After 61 years, still fighting Hitler's War
He’s a kidder, with a twinkle in his eye, like many a retired guy around Walworth County.
But Ted Junker is not like most retired guys around Walworth County.
As Donna Lenz Wright reports in this week’s cover story, Junker thinks the world has gotten Hitler all wrong. And he’s built a memorial in the grassy hills behind his home near Millard in Hitler’s honor.
We found out about Mr. Junker the way we do many of our stories. Junker has been making the rounds of civic groups in Whitewater talking about his project. One of our readers called to tell us about him and to say he’d make an interesting story.
From the outset, I wondered why a man who describes himself as a former German SS officer would even want to draw attention to himself.
His beliefs will obviously offend many, especially those families who fought or had loved ones die in World War II.
There are plenty of people with unpopular and offensive opinions in the world, but in this country, you have the right to believe what you want to believe. Just because a person holds contrary opinions doesn’t mean they’re worth writing a story about.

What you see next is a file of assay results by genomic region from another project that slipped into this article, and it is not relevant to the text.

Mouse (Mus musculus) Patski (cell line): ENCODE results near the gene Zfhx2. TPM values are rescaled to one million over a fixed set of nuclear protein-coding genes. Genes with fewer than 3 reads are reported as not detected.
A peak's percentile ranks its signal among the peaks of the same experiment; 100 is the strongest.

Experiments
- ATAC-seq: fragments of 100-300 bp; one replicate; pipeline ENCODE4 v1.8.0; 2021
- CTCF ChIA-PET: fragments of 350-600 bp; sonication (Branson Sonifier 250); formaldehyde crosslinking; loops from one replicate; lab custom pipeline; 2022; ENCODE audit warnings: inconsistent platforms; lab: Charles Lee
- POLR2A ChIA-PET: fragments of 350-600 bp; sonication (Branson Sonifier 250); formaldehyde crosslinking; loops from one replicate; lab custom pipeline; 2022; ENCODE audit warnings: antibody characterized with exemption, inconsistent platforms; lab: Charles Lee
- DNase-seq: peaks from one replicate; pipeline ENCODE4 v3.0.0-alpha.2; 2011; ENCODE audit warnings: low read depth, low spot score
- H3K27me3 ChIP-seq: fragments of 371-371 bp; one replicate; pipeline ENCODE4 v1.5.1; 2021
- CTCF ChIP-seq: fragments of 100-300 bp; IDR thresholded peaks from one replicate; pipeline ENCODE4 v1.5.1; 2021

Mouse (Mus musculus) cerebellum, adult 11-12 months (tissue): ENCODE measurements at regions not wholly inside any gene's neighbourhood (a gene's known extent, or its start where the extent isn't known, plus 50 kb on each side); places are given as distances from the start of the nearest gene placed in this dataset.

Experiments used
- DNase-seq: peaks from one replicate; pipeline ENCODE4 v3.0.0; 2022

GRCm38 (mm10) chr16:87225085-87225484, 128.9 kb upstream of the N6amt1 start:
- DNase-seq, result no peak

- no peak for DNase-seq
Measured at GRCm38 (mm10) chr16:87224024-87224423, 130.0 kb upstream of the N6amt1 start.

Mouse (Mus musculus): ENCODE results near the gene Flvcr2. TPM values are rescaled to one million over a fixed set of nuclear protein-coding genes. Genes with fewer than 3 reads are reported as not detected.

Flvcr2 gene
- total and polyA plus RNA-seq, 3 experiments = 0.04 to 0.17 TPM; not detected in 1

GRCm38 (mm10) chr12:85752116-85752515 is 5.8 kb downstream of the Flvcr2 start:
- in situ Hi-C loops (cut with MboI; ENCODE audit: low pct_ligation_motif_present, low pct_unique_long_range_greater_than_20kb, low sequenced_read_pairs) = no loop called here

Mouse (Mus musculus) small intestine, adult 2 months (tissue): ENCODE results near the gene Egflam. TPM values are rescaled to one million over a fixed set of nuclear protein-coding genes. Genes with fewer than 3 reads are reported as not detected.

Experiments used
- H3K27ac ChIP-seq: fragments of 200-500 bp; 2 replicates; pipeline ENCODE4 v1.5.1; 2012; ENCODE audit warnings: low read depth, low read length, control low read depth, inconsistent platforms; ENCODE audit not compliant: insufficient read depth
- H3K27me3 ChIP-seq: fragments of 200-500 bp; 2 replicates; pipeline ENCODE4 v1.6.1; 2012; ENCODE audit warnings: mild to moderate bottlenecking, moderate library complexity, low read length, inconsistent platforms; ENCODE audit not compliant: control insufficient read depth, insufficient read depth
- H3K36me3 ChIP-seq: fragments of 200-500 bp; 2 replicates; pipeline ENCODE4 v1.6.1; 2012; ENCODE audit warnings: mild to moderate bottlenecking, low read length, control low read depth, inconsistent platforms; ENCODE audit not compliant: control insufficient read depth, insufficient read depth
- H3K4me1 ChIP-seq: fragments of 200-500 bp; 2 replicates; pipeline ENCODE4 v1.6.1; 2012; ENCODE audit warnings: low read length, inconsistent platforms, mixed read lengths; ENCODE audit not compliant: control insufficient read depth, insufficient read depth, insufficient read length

But Ted Junker doesn’t just have his opinions. He wants to convince us that what we’ve known about World War II is all wrong. And he’s holding a public event at the memorial to publicize his cause.
I don’t think this is the type of story Fox had in mind when the came up with their “fair and balanced’ slogan. It’s like giving equal weight to the Flat Earth Society of those who deny we’ve been to the moon.
But in this case, we’ve decided to publish this story because Junker wants to make his beliefs public.
In some ways, Junker’s spin on history isn’t that far off. It is true that Hitler pulled Germany out of the social turmoil that gripped the country between the wars. And yes, Hitler’s book ‘Mein Kampf” did provide direction for the country.
But how Hitler accomplished all this is what lead to war and the holocaust.
In other instances, Junker simply disputes the historical record. His assertion that the deaths in the concentration camps were fabricated is impossible to believe.
As we were looking into it, we found there is a whole Holocaust denial movement. Lenz-Wright contacted several Jewish studies and history organizations for comment on the notion of dismissing the worst atrocities of World War II. In each case however, she found them hesitant for fear of being drawn into an endless debate.
In any case, Junker does have one thing right. In this country you can say and believe what you will.
Whether or not he’ll be able to convince anyone else is something you can judge for yourself.